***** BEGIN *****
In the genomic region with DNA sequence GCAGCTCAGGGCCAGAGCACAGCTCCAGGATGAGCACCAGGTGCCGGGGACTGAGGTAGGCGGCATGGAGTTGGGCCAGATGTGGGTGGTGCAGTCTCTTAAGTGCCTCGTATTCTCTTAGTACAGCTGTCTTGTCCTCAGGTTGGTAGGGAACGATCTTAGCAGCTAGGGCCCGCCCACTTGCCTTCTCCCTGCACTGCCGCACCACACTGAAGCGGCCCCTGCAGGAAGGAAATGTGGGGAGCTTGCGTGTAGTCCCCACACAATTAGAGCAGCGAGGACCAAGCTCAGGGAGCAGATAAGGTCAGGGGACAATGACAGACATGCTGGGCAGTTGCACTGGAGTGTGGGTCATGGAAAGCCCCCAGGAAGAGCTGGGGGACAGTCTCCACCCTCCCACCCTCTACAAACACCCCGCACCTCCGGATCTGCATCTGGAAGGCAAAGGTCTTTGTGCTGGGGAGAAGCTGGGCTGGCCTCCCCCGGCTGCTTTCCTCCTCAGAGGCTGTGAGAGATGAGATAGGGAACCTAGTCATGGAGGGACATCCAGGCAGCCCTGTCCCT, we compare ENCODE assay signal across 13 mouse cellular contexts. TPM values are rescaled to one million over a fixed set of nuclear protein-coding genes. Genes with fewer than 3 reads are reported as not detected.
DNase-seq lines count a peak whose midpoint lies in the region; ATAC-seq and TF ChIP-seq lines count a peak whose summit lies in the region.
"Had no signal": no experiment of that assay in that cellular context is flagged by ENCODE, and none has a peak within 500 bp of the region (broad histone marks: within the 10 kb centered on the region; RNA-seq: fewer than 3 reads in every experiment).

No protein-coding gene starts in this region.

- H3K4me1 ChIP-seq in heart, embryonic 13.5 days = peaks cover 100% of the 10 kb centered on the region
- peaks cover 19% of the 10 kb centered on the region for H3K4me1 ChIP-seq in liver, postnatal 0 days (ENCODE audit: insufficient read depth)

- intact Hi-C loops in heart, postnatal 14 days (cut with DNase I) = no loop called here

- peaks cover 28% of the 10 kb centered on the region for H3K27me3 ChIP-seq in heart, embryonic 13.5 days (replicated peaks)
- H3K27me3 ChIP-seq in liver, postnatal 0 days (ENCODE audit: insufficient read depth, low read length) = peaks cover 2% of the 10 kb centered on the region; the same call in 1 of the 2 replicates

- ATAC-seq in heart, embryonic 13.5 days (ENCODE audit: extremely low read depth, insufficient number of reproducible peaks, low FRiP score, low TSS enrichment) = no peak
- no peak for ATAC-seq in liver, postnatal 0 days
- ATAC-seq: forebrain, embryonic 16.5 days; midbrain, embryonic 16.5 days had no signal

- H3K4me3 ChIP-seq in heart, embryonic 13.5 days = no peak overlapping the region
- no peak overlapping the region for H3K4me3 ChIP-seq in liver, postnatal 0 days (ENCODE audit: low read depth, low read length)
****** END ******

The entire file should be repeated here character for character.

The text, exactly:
In the genomic region with DNA sequence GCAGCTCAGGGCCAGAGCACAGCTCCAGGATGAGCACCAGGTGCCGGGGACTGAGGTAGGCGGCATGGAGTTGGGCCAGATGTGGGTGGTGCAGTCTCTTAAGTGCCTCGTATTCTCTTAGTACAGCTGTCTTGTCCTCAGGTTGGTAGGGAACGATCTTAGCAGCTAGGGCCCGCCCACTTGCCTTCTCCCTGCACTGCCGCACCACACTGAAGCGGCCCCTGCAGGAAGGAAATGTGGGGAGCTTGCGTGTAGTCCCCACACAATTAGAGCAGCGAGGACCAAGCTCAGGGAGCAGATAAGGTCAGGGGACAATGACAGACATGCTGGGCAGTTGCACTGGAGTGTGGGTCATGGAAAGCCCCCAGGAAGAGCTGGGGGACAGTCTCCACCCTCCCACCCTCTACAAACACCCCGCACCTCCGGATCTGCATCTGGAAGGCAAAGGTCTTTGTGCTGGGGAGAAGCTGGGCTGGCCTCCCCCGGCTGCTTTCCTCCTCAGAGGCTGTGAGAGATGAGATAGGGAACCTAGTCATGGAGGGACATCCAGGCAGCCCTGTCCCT, we compare ENCODE assay signal across 13 mouse cellular contexts. TPM values are rescaled to one million over a fixed set of nuclear protein-coding genes. Genes with fewer than 3 reads are reported as not detected.
DNase-seq lines count a peak whose midpoint lies in the region; ATAC-seq and TF ChIP-seq lines count a peak whose summit lies in the region.
"Had no signal": no experiment of that assay in that cellular context is flagged by ENCODE, and none has a peak within 500 bp of the region (broad histone marks: within the 10 kb centered on the region; RNA-seq: fewer than 3 reads in every experiment).

No protein-coding gene starts in this region.

- H3K4me1 ChIP-seq in heart, embryonic 13.5 days = peaks cover 100% of the 10 kb centered on the region
- peaks cover 19% of the 10 kb centered on the region for H3K4me1 ChIP-seq in liver, postnatal 0 days (ENCODE audit: insufficient read depth)

- intact Hi-C loops in heart, postnatal 14 days (cut with DNase I) = no loop called here

- peaks cover 28% of the 10 kb centered on the region for H3K27me3 ChIP-seq in heart, embryonic 13.5 days (replicated peaks)
- H3K27me3 ChIP-seq in liver, postnatal 0 days (ENCODE audit: insufficient read depth, low read length) = peaks cover 2% of the 10 kb centered on the region; the same call in 1 of the 2 replicates

- ATAC-seq in heart, embryonic 13.5 days (ENCODE audit: extremely low read depth, insufficient number of reproducible peaks, low FRiP score, low TSS enrichment) = no peak
- no peak for ATAC-seq in liver, postnatal 0 days
- ATAC-seq: forebrain, embryonic 16.5 days; midbrain, embryonic 16.5 days had no signal

- H3K4me3 ChIP-seq in heart, embryonic 13.5 days = no peak overlapping the region
- no peak overlapping the region for H3K4me3 ChIP-seq in liver, postnatal 0 days (ENCODE audit: low read depth, low read length)